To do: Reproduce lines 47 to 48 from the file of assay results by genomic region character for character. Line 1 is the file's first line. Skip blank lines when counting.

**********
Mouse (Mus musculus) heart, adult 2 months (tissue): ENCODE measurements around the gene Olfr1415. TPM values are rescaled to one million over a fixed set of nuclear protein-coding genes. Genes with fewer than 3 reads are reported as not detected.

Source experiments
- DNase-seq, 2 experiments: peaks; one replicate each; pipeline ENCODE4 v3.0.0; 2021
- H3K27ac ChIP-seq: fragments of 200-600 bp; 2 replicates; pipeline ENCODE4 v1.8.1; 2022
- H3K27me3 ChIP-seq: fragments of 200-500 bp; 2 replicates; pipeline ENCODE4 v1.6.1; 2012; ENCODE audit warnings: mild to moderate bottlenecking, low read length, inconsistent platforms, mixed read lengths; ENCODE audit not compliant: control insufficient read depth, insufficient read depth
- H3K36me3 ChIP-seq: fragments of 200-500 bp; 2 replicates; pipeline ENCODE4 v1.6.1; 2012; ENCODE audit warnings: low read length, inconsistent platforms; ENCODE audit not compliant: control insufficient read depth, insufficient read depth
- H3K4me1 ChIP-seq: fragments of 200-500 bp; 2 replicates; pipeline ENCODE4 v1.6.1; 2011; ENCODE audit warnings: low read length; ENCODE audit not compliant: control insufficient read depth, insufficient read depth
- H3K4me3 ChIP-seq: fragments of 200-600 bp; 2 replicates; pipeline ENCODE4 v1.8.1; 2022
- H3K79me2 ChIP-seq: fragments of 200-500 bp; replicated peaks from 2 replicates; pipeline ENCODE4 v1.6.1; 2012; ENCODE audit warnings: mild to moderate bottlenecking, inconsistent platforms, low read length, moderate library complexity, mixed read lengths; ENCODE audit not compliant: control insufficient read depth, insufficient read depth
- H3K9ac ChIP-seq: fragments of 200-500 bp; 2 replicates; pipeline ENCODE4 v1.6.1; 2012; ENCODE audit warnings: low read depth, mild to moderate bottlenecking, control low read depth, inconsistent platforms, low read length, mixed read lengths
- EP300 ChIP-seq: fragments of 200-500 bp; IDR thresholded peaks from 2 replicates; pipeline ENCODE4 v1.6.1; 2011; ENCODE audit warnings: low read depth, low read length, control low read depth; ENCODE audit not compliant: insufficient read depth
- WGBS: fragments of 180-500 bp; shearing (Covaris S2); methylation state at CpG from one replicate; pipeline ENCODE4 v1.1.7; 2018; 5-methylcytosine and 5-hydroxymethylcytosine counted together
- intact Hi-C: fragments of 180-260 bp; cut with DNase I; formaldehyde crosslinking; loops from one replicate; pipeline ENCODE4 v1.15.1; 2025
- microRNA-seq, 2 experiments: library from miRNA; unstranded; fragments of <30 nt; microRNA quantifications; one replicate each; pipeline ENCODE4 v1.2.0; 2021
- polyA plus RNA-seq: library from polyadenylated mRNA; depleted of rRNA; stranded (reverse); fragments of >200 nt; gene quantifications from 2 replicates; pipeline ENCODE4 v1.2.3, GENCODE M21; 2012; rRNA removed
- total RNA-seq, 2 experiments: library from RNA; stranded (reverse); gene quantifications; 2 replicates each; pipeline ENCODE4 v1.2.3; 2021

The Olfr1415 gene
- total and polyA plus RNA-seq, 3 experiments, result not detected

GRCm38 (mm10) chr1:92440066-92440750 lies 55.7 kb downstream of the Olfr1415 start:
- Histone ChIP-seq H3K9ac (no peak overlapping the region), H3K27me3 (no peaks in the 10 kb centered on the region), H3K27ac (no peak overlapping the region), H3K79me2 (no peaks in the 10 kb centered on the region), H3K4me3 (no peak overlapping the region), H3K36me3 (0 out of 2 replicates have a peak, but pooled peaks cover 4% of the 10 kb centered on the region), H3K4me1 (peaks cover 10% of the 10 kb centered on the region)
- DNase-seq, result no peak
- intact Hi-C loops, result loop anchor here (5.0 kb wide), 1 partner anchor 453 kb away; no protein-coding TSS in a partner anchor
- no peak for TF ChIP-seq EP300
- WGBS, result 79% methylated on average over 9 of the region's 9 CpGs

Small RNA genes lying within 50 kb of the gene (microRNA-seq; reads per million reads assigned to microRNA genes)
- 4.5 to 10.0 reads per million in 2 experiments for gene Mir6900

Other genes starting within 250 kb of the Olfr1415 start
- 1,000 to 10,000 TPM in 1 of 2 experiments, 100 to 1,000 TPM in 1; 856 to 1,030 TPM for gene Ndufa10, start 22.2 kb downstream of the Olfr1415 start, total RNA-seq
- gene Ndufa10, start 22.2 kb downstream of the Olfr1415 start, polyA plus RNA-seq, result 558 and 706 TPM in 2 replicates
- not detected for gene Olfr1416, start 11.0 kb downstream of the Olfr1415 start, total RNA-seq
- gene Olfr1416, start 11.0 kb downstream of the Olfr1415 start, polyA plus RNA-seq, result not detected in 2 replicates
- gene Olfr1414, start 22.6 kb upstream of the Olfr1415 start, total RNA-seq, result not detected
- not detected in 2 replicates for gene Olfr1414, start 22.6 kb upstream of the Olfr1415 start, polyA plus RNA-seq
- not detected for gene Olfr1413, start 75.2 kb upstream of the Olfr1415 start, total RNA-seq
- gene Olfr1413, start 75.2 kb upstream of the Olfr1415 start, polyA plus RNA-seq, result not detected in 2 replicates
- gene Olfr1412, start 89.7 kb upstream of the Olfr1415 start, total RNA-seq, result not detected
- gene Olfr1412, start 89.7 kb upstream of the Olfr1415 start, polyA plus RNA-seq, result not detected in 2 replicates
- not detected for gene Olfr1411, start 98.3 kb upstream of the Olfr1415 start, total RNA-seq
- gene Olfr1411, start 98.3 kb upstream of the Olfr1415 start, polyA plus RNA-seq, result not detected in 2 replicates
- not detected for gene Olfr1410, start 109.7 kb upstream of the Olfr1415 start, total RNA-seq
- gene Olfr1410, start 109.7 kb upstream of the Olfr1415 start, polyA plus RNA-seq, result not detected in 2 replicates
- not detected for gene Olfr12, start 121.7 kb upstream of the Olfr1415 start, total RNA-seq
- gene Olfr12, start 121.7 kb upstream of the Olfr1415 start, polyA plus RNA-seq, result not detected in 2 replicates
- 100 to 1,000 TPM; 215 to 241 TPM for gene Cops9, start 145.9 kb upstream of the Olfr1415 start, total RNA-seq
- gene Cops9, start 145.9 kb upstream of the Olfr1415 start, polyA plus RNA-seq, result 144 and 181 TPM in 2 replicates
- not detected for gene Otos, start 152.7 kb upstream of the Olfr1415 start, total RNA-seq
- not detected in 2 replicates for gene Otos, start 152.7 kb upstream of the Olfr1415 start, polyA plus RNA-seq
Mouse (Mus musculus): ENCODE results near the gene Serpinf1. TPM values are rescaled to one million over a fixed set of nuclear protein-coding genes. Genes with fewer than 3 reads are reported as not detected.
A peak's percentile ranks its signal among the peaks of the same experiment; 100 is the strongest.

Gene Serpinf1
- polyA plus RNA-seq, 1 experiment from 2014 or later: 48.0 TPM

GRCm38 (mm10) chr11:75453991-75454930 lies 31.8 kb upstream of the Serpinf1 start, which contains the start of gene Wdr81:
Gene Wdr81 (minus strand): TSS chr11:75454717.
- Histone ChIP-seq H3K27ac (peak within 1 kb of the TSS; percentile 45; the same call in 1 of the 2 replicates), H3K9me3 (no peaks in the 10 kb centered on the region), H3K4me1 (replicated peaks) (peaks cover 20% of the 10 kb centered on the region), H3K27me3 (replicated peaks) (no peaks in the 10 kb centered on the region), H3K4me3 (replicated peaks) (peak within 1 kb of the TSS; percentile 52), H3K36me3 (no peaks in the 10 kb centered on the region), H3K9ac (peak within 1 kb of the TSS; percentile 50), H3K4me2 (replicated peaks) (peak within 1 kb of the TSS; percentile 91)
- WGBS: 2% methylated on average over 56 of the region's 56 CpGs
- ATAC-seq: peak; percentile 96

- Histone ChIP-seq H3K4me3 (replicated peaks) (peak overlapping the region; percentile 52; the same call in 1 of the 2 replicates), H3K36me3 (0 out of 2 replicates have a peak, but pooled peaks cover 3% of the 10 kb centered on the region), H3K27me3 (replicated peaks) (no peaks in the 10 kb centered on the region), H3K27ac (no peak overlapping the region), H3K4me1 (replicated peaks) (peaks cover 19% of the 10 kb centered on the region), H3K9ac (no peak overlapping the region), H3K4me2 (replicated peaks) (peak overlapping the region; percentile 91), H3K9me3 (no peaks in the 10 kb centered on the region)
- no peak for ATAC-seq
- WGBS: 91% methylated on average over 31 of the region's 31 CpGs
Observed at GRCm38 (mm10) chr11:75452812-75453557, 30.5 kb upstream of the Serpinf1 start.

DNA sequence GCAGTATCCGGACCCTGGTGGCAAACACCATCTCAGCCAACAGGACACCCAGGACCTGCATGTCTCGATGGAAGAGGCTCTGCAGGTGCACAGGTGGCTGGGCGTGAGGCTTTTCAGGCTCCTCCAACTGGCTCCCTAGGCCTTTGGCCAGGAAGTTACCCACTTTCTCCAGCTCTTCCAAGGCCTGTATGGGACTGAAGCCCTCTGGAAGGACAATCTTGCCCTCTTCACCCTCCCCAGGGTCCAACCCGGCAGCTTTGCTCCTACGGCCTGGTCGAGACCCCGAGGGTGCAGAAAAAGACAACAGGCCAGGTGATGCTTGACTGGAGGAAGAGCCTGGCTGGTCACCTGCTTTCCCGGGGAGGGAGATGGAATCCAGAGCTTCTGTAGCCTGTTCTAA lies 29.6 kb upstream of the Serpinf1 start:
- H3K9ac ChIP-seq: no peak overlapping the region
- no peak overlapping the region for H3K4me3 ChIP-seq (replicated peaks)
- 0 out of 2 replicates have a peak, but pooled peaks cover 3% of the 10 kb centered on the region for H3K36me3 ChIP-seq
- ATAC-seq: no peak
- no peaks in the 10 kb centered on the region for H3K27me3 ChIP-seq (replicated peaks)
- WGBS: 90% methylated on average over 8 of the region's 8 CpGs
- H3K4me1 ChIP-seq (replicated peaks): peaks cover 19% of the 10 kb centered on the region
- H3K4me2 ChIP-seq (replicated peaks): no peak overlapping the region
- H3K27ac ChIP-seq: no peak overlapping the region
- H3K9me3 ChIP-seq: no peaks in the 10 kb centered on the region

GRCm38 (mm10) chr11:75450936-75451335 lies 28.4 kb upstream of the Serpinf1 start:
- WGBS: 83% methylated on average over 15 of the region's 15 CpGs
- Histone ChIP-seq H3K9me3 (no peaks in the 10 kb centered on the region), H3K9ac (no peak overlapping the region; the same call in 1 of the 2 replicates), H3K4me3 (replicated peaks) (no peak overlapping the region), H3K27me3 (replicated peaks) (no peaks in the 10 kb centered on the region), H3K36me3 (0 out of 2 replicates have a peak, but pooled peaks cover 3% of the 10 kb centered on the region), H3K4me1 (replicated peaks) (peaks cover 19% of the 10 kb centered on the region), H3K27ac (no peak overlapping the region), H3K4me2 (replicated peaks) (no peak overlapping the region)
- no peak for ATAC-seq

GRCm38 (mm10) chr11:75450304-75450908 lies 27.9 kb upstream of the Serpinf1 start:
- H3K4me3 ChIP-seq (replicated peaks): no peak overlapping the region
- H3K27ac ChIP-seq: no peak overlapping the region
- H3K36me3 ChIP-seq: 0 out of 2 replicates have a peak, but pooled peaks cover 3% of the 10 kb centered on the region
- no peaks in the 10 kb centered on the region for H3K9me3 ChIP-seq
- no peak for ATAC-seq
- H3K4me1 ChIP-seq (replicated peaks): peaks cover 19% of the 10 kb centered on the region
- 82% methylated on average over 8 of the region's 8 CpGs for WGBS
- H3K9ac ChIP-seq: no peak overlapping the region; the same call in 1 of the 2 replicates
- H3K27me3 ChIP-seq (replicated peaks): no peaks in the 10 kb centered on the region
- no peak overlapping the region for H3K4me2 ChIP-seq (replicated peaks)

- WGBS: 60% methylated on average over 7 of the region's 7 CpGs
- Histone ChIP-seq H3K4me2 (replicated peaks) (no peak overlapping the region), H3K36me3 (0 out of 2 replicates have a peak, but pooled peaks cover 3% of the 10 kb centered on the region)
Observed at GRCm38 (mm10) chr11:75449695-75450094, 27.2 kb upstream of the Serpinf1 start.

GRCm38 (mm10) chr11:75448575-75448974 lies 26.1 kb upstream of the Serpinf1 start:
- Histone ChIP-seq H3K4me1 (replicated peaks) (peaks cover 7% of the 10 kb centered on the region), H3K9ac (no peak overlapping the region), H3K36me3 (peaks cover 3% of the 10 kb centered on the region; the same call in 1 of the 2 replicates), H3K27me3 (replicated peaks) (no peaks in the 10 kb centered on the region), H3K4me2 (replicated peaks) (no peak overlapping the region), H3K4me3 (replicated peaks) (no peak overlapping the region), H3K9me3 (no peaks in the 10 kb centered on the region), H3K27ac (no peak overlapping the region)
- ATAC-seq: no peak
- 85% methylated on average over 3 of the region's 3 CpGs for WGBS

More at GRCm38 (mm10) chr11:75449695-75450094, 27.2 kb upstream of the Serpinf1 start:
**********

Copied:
- not detected in 2 replicates for gene Otos, start 152.7 kb upstream of the Olfr1415 start, polyA plus RNA-seq
Mouse (Mus musculus): ENCODE results near the gene Serpinf1. TPM values are rescaled to one million over a fixed set of nuclear protein-coding genes. Genes with fewer than 3 reads are reported as not detected.